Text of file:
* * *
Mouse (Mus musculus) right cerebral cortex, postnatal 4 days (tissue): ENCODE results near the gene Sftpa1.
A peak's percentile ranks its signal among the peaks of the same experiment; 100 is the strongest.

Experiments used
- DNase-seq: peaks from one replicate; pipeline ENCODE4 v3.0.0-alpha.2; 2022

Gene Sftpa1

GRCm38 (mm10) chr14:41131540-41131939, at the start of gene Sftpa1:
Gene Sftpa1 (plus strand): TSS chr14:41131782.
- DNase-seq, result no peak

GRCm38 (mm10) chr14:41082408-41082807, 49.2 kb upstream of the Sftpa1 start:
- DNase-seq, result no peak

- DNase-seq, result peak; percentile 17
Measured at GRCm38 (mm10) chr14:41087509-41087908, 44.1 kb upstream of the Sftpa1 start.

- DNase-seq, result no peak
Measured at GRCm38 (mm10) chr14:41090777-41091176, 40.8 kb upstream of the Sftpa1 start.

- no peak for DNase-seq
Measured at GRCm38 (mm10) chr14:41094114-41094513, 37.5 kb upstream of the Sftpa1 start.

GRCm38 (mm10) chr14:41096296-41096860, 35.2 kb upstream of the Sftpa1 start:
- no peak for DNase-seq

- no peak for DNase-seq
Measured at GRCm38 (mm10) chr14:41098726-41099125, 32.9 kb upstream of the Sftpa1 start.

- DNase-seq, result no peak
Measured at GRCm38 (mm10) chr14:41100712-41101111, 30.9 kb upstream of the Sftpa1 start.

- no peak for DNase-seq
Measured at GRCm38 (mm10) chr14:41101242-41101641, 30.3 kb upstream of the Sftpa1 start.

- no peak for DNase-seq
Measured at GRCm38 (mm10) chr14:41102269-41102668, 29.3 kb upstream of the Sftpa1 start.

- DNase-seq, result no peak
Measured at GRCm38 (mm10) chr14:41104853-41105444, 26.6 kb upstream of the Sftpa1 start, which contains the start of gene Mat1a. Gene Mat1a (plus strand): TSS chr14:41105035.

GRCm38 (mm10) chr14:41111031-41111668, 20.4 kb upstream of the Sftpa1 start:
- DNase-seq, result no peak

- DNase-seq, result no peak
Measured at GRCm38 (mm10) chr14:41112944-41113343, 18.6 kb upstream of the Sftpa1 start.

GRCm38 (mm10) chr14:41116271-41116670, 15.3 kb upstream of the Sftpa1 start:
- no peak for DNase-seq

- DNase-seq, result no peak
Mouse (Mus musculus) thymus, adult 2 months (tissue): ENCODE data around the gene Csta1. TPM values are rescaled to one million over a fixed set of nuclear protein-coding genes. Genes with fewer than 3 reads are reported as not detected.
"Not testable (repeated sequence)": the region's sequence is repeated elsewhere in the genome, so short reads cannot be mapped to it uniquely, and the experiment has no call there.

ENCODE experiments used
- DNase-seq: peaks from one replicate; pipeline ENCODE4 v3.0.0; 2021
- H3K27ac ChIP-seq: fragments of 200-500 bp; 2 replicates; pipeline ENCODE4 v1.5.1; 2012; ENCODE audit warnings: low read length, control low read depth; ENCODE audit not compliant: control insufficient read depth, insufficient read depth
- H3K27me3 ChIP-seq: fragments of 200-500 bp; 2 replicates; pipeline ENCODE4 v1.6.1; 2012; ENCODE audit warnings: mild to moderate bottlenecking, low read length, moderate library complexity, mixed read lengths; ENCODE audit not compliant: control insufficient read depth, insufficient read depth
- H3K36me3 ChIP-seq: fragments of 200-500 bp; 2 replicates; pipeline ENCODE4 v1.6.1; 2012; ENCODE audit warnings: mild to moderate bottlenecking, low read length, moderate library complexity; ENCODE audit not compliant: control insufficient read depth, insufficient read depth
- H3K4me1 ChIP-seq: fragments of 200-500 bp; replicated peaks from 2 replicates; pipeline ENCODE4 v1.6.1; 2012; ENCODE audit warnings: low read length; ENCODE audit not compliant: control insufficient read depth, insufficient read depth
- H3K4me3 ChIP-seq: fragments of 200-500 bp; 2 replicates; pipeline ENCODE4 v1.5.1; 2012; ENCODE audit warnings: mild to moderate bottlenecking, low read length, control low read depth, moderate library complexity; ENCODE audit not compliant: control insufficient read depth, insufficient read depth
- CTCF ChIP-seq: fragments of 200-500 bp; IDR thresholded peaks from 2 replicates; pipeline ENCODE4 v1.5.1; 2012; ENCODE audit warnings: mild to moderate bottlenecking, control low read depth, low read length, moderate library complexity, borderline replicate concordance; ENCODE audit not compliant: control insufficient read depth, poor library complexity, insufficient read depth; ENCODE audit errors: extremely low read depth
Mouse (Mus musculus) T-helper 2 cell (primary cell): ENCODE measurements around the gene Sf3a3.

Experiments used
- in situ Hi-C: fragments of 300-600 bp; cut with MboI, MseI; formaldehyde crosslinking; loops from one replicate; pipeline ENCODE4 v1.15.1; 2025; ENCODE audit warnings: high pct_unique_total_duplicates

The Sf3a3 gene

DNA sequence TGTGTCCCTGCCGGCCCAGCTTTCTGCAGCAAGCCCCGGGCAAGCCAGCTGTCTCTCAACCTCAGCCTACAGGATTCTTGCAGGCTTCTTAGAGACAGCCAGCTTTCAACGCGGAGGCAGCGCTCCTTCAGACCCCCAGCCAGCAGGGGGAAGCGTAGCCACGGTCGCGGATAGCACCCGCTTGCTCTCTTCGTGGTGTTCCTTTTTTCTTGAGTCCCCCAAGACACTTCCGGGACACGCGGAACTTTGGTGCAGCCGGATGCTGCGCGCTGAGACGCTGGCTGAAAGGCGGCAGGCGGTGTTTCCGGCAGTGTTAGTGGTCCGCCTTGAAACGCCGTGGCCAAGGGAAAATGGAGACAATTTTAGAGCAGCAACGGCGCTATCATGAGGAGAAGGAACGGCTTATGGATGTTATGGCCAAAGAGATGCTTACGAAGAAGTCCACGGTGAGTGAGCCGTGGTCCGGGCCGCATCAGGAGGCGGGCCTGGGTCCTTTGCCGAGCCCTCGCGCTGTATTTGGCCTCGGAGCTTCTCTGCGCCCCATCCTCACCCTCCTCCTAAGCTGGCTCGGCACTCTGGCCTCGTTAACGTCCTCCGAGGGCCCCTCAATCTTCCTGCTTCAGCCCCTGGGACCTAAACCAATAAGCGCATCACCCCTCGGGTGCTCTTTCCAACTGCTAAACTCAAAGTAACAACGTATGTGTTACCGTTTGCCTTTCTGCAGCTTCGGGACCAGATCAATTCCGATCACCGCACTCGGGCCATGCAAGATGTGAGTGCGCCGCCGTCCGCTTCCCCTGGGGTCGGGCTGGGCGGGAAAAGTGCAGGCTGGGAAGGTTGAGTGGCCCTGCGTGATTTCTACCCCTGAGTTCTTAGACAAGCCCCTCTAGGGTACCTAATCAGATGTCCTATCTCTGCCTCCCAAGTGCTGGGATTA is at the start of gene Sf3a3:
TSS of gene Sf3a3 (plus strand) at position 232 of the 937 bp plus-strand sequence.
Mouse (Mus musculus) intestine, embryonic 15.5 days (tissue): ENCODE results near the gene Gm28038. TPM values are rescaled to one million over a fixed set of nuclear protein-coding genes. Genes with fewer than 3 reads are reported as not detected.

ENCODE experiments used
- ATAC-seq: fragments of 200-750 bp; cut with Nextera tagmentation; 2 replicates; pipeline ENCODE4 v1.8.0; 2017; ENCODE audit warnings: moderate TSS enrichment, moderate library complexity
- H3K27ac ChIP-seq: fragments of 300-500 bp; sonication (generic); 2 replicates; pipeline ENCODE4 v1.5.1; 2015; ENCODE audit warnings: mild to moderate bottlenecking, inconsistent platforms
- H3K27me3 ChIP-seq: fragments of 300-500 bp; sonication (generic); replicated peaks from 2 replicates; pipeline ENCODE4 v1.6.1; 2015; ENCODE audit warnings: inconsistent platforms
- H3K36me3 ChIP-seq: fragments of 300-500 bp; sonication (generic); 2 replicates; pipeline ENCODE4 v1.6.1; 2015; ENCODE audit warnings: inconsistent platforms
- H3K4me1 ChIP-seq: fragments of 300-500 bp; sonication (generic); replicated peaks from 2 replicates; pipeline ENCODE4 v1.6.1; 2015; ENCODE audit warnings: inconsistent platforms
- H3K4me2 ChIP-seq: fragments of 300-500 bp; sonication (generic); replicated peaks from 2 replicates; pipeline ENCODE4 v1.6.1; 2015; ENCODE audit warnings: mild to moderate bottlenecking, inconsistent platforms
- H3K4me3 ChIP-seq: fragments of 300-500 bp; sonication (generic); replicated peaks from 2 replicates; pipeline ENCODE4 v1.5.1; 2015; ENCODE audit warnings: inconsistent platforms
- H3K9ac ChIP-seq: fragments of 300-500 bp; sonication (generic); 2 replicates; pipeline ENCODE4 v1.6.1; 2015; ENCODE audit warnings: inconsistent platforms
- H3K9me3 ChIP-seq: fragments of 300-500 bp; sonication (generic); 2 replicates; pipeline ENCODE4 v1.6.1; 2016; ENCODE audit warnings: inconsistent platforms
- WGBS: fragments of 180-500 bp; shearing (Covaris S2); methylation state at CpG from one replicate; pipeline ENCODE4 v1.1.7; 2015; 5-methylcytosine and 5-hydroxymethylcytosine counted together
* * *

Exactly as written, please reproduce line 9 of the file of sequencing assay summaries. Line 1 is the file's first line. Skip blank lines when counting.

GRCm38 (mm10) chr14:41082408-41082807, 49.2 kb upstream of the Sftpa1 start: